Partly Invisible, December 2017


There is a podcast I’ve heard that is hosted by the mother of a little trans girl who is now in elementary school.  They live in a progressive community in San Francisco.  She was reflecting recently on how easy she has had it compared to some other parents of trans kids who live in red states.

She had one mom in particular in mind, whom she profiled in the piece, who lives in the Bible Belt. This woman had been very open about her life and the life of her daughter. It has cost her most of her adult friends, some of whom will cross the street to avoid her. She was forced to leave her church. Her husband, who is a doctor, lost half his patients.

Worst of all,  this poor family learned first hand that there are cockroaches out there who threaten to murder trans children and mean it.

This woman, who has been quite an advocate, who has given speeches,  now tells parents with trans kids that if they are not already public figures—too late for her—they should try for invisibility.

So while I do some work for my community—among other things, I’m going to be facilitating a support group next year–when I’m off duty I keep my mouth shut and just get on with my life.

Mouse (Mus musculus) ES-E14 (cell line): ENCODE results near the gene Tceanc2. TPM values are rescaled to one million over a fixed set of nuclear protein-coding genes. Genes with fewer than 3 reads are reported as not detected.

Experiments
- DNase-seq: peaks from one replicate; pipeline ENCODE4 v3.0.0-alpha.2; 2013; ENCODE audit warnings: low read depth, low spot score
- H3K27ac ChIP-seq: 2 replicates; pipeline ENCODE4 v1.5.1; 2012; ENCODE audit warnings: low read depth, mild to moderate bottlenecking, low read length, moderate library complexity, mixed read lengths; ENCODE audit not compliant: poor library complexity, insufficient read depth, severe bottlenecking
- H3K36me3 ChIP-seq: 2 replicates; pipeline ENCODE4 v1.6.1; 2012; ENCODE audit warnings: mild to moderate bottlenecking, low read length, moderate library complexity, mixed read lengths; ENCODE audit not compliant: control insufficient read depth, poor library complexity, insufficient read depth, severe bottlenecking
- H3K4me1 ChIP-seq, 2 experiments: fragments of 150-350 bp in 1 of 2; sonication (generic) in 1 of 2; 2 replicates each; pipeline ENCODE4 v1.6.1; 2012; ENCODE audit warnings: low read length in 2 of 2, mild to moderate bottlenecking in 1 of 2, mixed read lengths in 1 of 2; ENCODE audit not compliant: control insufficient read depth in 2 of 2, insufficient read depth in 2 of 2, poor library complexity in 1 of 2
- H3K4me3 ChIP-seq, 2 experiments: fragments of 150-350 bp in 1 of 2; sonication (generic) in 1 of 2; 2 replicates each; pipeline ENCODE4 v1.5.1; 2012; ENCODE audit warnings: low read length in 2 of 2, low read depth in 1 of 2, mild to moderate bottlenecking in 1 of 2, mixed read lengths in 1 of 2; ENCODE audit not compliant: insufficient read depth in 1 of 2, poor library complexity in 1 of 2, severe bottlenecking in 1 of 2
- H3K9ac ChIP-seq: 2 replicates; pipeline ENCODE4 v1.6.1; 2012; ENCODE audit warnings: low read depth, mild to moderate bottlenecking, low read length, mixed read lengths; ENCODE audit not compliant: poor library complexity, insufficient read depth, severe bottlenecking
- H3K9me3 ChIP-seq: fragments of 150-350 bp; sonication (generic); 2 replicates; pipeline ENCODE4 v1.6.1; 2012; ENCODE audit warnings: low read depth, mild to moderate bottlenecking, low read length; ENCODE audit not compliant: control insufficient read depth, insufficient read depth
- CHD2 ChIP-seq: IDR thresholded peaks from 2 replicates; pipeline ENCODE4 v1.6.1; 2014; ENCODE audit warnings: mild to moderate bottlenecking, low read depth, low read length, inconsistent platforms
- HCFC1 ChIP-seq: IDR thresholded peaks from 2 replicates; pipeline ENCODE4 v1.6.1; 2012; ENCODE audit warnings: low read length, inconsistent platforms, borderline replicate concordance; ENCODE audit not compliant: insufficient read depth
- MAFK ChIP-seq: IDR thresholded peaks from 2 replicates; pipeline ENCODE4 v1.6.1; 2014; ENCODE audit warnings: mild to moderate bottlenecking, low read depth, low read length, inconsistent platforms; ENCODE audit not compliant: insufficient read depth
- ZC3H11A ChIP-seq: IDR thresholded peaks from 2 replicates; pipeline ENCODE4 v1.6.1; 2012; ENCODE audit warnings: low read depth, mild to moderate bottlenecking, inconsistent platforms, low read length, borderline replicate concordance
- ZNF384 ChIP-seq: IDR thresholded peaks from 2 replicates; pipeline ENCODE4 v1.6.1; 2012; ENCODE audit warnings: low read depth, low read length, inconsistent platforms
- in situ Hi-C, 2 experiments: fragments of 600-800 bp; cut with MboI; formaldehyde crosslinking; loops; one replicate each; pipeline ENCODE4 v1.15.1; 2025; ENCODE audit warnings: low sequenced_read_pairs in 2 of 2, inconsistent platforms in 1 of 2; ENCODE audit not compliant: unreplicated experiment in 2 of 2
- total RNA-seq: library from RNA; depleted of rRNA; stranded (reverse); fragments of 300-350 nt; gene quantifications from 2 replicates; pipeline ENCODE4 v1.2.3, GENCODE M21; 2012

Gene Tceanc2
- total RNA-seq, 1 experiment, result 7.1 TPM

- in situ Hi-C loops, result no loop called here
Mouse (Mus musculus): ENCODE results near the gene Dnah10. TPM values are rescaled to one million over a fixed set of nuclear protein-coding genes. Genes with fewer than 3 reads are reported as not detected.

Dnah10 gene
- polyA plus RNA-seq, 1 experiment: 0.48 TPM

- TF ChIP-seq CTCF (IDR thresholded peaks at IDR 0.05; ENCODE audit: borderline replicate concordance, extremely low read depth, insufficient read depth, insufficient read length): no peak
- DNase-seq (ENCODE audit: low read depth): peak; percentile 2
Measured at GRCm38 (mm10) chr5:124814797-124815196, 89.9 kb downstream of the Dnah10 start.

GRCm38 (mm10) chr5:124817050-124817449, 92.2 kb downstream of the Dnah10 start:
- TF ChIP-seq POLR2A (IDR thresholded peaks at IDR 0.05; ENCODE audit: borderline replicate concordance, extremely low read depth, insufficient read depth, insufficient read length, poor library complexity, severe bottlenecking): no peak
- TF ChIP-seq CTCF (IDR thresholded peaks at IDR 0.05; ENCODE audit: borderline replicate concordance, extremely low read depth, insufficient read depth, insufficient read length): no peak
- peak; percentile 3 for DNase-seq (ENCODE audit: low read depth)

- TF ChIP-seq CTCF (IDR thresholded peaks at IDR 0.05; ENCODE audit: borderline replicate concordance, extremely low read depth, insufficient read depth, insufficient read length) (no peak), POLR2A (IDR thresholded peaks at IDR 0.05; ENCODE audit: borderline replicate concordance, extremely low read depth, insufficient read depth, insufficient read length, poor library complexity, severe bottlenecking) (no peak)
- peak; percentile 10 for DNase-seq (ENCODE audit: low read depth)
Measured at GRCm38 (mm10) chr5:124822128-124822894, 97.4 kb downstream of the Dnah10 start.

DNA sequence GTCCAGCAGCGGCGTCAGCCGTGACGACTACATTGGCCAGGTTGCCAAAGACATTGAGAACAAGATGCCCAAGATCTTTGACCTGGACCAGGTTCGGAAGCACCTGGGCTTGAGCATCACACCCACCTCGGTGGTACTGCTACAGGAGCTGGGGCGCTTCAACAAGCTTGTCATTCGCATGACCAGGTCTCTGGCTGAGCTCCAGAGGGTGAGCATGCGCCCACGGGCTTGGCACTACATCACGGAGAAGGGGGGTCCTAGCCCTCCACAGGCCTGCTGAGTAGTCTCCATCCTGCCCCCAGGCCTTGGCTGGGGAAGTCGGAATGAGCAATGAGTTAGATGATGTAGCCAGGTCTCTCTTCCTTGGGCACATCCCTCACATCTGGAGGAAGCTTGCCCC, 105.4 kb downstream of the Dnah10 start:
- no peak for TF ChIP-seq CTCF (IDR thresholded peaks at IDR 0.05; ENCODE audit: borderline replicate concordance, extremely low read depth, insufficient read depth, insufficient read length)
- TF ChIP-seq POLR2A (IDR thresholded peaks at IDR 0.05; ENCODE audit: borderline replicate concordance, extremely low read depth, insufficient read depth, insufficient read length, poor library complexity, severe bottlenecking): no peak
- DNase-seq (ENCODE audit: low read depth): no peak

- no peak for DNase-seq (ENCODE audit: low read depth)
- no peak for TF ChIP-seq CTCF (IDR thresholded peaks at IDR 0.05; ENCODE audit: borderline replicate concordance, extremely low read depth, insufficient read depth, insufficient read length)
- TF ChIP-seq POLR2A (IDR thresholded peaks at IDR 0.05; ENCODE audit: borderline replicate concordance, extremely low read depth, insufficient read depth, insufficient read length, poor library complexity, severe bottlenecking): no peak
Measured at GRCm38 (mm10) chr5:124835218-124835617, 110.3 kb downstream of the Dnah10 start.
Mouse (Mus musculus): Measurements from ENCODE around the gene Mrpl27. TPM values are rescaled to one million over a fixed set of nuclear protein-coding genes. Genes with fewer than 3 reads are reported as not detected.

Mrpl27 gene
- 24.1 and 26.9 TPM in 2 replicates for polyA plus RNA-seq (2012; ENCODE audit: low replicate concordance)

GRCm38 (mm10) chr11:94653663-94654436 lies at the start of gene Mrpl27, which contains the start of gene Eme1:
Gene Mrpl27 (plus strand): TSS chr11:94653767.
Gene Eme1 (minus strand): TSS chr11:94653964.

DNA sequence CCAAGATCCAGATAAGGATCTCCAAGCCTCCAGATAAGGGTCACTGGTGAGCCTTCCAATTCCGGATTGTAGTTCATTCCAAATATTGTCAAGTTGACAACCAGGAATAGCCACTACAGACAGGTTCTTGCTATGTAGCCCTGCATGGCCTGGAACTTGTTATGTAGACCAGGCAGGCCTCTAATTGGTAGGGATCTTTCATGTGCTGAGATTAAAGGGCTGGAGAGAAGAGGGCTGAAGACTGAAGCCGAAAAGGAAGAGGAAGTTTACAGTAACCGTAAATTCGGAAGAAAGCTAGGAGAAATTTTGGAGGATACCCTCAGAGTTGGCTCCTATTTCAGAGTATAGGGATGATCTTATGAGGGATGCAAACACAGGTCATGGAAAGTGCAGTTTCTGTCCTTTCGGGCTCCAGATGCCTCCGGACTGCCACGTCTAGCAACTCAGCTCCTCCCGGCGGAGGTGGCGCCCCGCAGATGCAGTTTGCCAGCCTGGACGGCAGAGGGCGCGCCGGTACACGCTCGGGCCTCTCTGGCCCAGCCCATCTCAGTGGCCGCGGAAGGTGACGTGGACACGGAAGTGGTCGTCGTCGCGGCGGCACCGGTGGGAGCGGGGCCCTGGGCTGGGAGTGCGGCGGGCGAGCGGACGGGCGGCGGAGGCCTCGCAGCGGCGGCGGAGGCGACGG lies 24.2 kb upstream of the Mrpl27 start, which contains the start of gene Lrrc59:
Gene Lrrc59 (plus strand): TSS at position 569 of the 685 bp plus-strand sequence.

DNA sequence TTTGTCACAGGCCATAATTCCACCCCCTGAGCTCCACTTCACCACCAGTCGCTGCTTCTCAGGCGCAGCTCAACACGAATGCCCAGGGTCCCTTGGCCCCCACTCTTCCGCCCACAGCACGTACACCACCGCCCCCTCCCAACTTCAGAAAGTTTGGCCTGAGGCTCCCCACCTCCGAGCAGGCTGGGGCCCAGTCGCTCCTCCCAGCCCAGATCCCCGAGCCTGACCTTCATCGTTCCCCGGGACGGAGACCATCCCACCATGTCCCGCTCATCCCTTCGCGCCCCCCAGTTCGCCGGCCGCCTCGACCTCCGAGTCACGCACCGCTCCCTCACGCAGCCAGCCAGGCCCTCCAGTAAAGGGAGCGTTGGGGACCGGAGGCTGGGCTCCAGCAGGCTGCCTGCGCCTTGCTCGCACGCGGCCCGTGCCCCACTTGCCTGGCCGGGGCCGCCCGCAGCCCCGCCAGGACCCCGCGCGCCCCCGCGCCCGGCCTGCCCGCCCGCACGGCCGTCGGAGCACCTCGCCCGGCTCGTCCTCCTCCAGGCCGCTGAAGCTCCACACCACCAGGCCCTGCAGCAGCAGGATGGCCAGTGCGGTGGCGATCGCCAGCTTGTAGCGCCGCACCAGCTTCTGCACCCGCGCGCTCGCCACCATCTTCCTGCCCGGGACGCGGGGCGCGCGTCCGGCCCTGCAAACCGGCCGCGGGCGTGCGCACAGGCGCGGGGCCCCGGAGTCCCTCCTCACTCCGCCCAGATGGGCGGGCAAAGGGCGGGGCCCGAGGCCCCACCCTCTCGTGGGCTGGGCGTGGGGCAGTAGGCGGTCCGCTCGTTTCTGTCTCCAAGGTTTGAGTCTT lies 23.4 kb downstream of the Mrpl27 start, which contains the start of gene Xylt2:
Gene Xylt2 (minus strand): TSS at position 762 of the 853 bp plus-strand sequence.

It can be difficult. Last Sunday I found myself chatting with a very nice, polite, well-educated, funny, about-my-age, not-bad-looking man after church. We really hit if off.

He asked me out. To be specific, he wanted to take me to dinner and then dancing.

I love dancing! I love to get dolled up and go out. (Yes, I am pretty darned femme.) And I liked him. A lot. I wanted to accept. God, I wanted to accept!

But I didn’t want to out myself right there because it would change the whole dynamic of what was happening in that delightful moment. I didn’t want to spoil having just been told I was sweet and pretty. That is beyond catnip for someone like me! On the other hand, I didn’t want the possibility of some awkward scene if I got clocked down the road. I did not want to embarrass or hurt this lovely person.

Outing myself might do that. I think he would be fine about it–or as least as fine as a straight, cisgender man could be under those circumstances–but in a public space you never know who is listening.

So I made clumsy excuses that I’m pretty sure he didn’t buy and left.  I’ve probably burnt bridges. Oh, well.

The picture is taken from Wikicommons, and the author is listed as  Tirthajyoti.